A year in the life of the Palm Springs Follies, featuring beautiful ageless performers from around the world in a show that is always standing room only. The film intercuts colorful interviews with the participants and footage of auditions, rehearsals, and the actual performances.
A homeless street character tries to get free food from the night waitress in Solly’s Diner. His plea is interrupted by a desperate business man who pulls a gun and demands all the money in the cash register.
A combination of animated line drawings with live photography of a nude model. A play on the title (living lines, life model, procreation and hand life line).
A classic underground film made in 1968, it is divided into three parts, the Opium Dream, Shaman, & Heavenly Blue Mylar Pavilions. A unique film by the originator of mylar photography.
When a war-torn, suburban family struggles to survive in a dystopic future, they learn how little distinguishes humans from man’s best friend.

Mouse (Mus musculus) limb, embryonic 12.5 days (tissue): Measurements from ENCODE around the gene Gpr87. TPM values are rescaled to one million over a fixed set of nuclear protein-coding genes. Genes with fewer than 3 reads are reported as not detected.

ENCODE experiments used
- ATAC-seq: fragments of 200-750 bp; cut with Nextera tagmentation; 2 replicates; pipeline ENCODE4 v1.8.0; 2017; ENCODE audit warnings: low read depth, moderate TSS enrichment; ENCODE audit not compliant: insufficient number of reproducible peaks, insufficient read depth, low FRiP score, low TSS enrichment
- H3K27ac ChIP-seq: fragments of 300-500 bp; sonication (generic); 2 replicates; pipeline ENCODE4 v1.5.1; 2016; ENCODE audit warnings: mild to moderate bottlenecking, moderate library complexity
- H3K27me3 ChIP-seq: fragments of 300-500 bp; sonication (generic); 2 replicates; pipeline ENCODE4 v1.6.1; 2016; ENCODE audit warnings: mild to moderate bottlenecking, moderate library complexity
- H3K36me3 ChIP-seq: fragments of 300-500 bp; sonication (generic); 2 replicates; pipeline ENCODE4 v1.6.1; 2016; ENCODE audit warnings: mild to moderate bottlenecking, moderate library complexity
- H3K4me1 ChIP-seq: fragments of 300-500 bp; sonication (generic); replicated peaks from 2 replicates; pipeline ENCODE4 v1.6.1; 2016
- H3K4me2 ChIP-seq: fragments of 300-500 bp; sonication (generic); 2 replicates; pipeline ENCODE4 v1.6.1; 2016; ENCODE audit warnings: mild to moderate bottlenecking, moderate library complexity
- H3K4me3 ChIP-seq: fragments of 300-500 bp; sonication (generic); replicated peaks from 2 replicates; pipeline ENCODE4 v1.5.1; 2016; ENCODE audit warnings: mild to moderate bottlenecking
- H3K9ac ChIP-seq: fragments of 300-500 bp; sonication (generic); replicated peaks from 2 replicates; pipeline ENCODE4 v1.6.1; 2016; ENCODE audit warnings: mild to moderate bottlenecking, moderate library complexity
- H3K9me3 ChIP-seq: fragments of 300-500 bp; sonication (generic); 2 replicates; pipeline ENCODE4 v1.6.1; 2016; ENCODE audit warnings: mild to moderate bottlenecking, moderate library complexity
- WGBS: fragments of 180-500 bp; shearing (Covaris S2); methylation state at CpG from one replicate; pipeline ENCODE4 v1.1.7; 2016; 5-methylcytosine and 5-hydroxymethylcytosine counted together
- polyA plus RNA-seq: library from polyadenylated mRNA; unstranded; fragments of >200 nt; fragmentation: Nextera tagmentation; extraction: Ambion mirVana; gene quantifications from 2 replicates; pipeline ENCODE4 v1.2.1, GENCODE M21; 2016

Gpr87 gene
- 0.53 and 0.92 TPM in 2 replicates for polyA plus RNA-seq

Shot in 16mm, Berenice is Rohmer’s first finished film. The film is based on a story by Edgar Allen Poe about a man who becomes obsessed with his fiancé’s teeth. The film was shot at Andre Bazin’s house by Jacques Rivette. Rivette also edited the film.
Paparazzi explores the relationship between Brigitte Bardot and groups of invasive photographers attempting to photograph her while she works on the set of Jean-Luc Godard’s film Le Mépris (Contempt). Through video footage of Bardot, interviews with the paparazzi, and still photos of Bardot from magazine covers and elsewhere, director Rozier investigates some of the ramifications of international movie stardom, specifically the loss of privacy to the paparazzi. The film explains the shooting of the film on the island of Capri, and the photographers’ valiant, even foolishly dangerous, attempts to get a photograph of Bardot.
“If you study the chakras (the psychic centers in the body), you find that there are seven of them…They’re usually depicted as arranged along the spinal column and described starting from the bottom, going to the top. Each chakra has its own unique characteristics, and centuries of elaboration and analysis have accumulated around these characteristics. … In Chakra, I was able to transfer the traditional order of the chakras into a film, starting with the first (lower) chakra and working up to the seventh (top) chakra…” – J. Belson.